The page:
Located south of the city center, the Kosmonavtlar metro station emanates Soviet nostalgia from every tile. This station was built to commemorate the cosmonauts of the Soviet Union and celebrate the scientific breakthroughs of the Communist Federation in space travel. The station is decorated with sky-blue linear mosaics that cover the walls around metallic columns, with a portrait of Valentina Tereshkova, the first woman in space, watching from behind the rails. The Kosmonavtlar station is steps away from the Republican Puppet Theater and the White Palace that was once the residence of President Islam Karimov, now a historical museum.
The Pakhtakor station pays tribute to Uzbekistan’s cotton industry, which played a central role in the country’s economy for decades and continues to do so today. The cotton plants are reproduced on the wall of the station in intricate green and blue mosaics while elegant marble columns align on the waiting platform.
Uzbekistan is one of the largest cotton exporters in the world; however, this is not due to the entrepreneurial skills of its farmers. In past decades, the country has faced many accusations of human rights infringement because of the system on which cotton production is based. According to the Human Rights Watch, every year people of all ages, including children, are forced to leave their homes (and jobs) to go pick cotton in the fields that farmers are obliged to cultivate.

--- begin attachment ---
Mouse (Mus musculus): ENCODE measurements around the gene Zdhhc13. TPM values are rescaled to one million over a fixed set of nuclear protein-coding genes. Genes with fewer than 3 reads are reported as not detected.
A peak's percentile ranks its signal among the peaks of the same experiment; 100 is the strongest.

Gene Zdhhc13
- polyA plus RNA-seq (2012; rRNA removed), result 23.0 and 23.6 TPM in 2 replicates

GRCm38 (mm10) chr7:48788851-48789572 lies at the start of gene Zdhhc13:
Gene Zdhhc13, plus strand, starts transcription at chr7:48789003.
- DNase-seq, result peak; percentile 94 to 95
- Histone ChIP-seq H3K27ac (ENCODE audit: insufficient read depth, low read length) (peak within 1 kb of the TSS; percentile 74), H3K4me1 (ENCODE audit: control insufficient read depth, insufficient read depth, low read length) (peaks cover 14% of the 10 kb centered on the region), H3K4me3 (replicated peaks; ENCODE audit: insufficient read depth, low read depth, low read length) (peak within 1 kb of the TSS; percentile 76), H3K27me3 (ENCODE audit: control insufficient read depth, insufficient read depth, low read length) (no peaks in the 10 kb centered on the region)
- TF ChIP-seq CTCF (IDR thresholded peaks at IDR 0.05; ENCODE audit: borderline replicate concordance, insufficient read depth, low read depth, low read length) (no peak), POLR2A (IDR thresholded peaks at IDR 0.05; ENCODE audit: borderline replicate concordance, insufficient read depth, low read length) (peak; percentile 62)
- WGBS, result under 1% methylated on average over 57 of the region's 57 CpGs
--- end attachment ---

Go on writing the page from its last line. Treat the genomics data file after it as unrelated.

As reported in a 115-page report entitled “We Can’t Refuse to Pick Cotton: Forced and Child Labor Linked to World Bank Group Investments in Uzbekistan,” the government threatens to fire people, stop welfare payments, and suspend or expel students if they refuse to work in the cotton fields. The new government has promised reforms of its forced labor system following a pledge of 274 companies to not source cotton from Uzbekistan until the situation changes.
The station dedicated to Muslim poet Alisher Navoi might not look like much from the outside, but once you walk past the ticket booths, you are greeted by high columns and a perfectly symmetrical domed ceiling decorated with flowery patterns. You can also admire the walls where scenes inspired by the stories of the 15th-century poet are depicted.
Alisher Navoi station was completed only in 1997 and is found at the intersection of the Uzbekistan (blue) line and the Chilonzor (red) line in central Tashkent. It is positioned in front of the Youth Theater of Uzbekistan and minutes away from the Museum of Communication History of Uzbekistan, providing insight on how communication across different corners of Central Asia took place before road and rail networks existed.